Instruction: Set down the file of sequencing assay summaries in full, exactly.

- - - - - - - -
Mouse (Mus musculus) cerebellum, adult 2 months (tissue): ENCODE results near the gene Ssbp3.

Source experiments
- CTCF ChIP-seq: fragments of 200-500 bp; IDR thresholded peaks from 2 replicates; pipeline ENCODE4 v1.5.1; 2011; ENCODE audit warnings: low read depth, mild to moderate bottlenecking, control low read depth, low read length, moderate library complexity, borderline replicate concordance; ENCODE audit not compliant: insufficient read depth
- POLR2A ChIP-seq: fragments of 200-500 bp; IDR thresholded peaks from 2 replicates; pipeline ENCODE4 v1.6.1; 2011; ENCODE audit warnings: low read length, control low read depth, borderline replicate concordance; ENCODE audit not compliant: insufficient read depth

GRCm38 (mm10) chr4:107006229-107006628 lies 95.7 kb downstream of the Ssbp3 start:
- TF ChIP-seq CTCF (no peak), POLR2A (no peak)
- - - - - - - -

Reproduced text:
Mouse (Mus musculus) cerebellum, adult 2 months (tissue): ENCODE results near the gene Ssbp3.

Source experiments
- CTCF ChIP-seq: fragments of 200-500 bp; IDR thresholded peaks from 2 replicates; pipeline ENCODE4 v1.5.1; 2011; ENCODE audit warnings: low read depth, mild to moderate bottlenecking, control low read depth, low read length, moderate library complexity, borderline replicate concordance; ENCODE audit not compliant: insufficient read depth
- POLR2A ChIP-seq: fragments of 200-500 bp; IDR thresholded peaks from 2 replicates; pipeline ENCODE4 v1.6.1; 2011; ENCODE audit warnings: low read length, control low read depth, borderline replicate concordance; ENCODE audit not compliant: insufficient read depth

GRCm38 (mm10) chr4:107006229-107006628 lies 95.7 kb downstream of the Ssbp3 start:
- TF ChIP-seq CTCF (no peak), POLR2A (no peak)